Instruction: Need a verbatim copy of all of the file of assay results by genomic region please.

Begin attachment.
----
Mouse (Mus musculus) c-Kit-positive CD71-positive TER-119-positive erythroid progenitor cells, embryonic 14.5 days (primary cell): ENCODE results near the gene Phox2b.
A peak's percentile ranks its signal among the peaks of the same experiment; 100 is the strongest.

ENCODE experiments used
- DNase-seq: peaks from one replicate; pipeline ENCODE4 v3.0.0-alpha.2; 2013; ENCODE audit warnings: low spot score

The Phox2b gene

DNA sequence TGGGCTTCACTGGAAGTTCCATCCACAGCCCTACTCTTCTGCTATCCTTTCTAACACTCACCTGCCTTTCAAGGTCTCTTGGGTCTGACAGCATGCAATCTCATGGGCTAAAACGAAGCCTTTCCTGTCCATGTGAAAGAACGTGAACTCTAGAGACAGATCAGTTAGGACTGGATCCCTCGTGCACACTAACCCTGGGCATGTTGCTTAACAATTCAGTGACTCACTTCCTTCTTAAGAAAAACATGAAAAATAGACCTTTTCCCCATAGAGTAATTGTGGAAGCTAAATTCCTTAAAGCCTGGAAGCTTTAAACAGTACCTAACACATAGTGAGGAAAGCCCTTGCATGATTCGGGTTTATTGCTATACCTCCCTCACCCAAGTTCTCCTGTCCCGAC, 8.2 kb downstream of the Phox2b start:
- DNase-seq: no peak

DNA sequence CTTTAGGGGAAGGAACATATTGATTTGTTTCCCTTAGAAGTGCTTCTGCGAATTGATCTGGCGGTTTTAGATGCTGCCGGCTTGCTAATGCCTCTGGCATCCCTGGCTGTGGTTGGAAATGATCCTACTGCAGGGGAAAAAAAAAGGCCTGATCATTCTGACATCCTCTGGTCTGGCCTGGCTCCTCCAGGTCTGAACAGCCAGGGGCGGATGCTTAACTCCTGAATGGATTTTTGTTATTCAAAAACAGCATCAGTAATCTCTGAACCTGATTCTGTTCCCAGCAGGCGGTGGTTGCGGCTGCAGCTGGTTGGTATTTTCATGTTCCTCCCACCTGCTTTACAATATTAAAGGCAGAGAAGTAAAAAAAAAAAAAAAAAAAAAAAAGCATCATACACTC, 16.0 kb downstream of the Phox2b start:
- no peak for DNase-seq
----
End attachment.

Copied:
Mouse (Mus musculus) c-Kit-positive CD71-positive TER-119-positive erythroid progenitor cells, embryonic 14.5 days (primary cell): ENCODE results near the gene Phox2b.
A peak's percentile ranks its signal among the peaks of the same experiment; 100 is the strongest.

ENCODE experiments used
- DNase-seq: peaks from one replicate; pipeline ENCODE4 v3.0.0-alpha.2; 2013; ENCODE audit warnings: low spot score

The Phox2b gene

DNA sequence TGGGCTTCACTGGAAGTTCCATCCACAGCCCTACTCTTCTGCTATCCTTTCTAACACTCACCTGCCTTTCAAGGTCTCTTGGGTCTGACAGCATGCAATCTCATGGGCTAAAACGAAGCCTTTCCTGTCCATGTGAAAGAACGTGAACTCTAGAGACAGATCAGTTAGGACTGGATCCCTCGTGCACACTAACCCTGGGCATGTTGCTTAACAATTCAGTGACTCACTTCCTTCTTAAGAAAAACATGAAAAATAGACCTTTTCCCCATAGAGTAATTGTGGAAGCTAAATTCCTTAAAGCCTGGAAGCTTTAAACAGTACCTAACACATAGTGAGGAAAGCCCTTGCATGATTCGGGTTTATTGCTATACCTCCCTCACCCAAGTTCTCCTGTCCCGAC, 8.2 kb downstream of the Phox2b start:
- DNase-seq: no peak

DNA sequence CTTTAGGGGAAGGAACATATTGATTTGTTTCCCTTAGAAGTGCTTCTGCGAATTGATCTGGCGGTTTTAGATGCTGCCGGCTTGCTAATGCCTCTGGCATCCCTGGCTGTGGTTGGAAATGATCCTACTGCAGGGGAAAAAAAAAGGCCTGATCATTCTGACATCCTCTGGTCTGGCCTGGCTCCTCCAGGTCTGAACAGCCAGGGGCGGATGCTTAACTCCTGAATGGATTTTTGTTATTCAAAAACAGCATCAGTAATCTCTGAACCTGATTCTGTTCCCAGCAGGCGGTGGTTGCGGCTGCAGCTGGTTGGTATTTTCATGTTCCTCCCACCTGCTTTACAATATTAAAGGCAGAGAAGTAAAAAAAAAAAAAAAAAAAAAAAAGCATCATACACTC, 16.0 kb downstream of the Phox2b start:
- no peak for DNase-seq